Struggle Towards Light


Guest writer Mabrouka shares her appropriately titled piece, “Struggle Towards Light.”

It was the year 2002, I was fourteen years old. After nearly eleven years in Europe, my family and I returned to our Muslim country – alhamdulilah.


I wore t-shirts, tight jeans, hair hanging loose. I was athletic and played many sports. On the outside, I was a teenager; however, on the outside, I was merely a child.


I studied in a mixed school, with Muslim boys and girls. I was the popular girl. Everyone knew me. To them, I was “cool.” Boys wanted me to be their girlfriend. They wanted to hang around with me. They thought I was cool because I was westernized. However, what they didn’t know was that I was opposite to what they thought. I wasn’t the girl who hung around with guys! I dreaded them. Rather, I was a Muslimah. A follower of Islam. I was an extremely shy person, who tries to be conscious of Allah, who knows her religion, and who especially hated to mix with the opposite gender. I realized that how I showed myself on the outside did not reflect who I truly was on the inside.


When I wore the hijab, I didn’t tell my friends. My parents said it was nice. I remember wearing a long denim jacket and headscarf, and going to school – heart throbbing.

I will never  forget this situation: One of my three friends saw me in the hijab and laughed. She told me that when I came to school, I should take it off, and when I leave school I could just put it back on so nobody would notice. Then a boy heard her say this and told me not to listen to her because “she’s a devil.” That day, I went home with a crushed heart. Sitting on the computer, I cried and cried and cried.

Once, I was crying and my mum asked me what was wrong. I told her boys said things about my hijab. “What did they tell you?” she asked. “They told me I was like an angel,” I said. My mum smiled and I got more upset. Back when I was fourteen, I thought they were making fun of me:)


I got used to wearing the hijab. It slowly made me a better person. I thought people would judge me, but they only respected me more. I thought I would look ugly, but it only gave me modesty and nour, and this is the best type of beauty. Hijab is beautiful and Almighty Allah asked us to wear it so we would be protected.

MY (so called) FRIENDS

The girls in my class all spoke their own language which I didn’t understand, except for three girls who, in addition to English, spoke Arabic. Therefore, these were the only girls I could befriend.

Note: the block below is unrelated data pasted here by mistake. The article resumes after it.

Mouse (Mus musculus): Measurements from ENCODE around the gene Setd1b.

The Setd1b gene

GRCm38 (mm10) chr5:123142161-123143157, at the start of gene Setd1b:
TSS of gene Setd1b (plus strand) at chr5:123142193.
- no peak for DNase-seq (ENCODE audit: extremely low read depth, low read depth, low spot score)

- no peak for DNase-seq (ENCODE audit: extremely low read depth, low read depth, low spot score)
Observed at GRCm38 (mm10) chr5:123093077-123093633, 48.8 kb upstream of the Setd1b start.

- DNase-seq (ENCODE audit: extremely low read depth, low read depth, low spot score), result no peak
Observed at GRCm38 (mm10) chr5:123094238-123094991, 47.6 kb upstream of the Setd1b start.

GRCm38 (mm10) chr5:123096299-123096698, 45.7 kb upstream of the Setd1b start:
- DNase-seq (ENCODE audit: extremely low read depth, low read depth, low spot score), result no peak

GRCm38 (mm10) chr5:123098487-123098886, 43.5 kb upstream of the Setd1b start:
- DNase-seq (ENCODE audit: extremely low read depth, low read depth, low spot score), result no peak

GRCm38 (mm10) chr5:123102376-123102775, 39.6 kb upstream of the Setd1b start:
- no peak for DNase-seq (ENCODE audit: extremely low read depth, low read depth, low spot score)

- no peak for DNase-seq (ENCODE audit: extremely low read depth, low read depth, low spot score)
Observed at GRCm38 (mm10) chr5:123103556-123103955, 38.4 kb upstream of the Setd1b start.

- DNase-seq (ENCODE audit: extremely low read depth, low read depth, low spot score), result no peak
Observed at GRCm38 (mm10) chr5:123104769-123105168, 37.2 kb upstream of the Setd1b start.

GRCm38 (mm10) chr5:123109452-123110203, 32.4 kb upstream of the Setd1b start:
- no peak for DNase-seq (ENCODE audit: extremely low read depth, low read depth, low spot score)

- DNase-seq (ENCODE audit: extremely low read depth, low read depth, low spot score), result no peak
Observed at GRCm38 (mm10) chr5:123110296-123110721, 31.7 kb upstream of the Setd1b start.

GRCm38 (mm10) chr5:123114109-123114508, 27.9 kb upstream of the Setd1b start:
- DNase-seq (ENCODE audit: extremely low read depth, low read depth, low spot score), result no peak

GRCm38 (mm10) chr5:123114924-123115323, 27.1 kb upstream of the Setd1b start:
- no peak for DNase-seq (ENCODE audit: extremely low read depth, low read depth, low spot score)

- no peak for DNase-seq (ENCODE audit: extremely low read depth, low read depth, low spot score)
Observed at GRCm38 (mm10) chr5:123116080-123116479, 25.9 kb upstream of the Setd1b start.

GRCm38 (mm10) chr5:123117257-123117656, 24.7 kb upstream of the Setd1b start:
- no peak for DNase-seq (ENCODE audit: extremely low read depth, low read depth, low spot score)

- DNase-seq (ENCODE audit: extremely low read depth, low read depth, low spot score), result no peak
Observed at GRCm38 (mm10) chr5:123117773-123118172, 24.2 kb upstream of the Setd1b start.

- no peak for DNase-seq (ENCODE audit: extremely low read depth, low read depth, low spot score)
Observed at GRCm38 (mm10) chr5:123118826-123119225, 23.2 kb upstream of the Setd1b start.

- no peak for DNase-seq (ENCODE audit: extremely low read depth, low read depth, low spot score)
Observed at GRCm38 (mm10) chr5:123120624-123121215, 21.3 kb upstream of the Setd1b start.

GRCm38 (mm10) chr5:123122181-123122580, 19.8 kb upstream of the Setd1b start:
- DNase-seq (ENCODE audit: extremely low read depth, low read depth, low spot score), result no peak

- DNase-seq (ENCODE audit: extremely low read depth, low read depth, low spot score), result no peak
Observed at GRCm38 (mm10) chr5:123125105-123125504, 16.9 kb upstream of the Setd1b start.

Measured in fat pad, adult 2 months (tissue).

The three girls I hung around with also didn’t wear the hijab; their clothes were tighter than mine, hair blow-dried nearly daily. They would talk about music, boys, and bad things I didn’t know about before. They usually ignored me. I dreaded being with them, but they were the only ones I could communicate with.


Being with these girls made my self esteem drop. Inside, I hated myself. If you could rate self-esteem, mine was about zero. I thought of myself as a loser. I would try to fit in by wearing cool clothes and make-up. These so-called friends of mine encouraged me to have a boyfriend. They did so much to me. But I was patient.


After school was over, I wanted to become a better Muslimah. I left the fake make-up. My hijab became better. And I focused my attention on doing what was right, increasing my knowledge about Islam. Slowly, slowly I was spiritually climbing towards Allah – alhamdulilah.


My “friends” dropped out. I kept studying and now I want to do my MA. My four years in university, I didn’t put make-up on. My hijab was always aimed at wearing the most modest clothes, not colorful, not attractive, and in a manner that would please Allah ta’ala. The friends I choose feared Allah; they were good Muslims who uplifted and encouraged me to do good, alhamdulilah.


Wallahi, to all my sisters in Islam, hijab is nour (light). Don’t let men gaze at your beauty. You are too precious. Your beauty is like a rare diamond, protect it by covering yourself. Wear the hijab for Allah, so that Allah will be proud of you. Our Creator doesn’t tell us to do something unless it benefits us. And as I am a proud Muslim hijabi, I can be first to tell you there are so many benefits.

Some females who don’t wear the hijab worry about what people will say. I ask you, are you not worried about what Allah would say?

When you choose to not wear the hijab, you choose to follow the devil. You choose to make the devil smile because you disobeyed Allah. Who is deserving of your worship? Doesn’t Allah deserve it, when all Allah wants paradise for us.


May Almighty Allah guide everyone towards the righteous path. And may Allah give every girl what He gifted me, the strength to wear hijab. May Almighty Allah fill all Muslim girls’ hearts with nour and love for the hijab, and keep those who wear it firm in their obedience.


Find more from Mabrouka at her personal blog,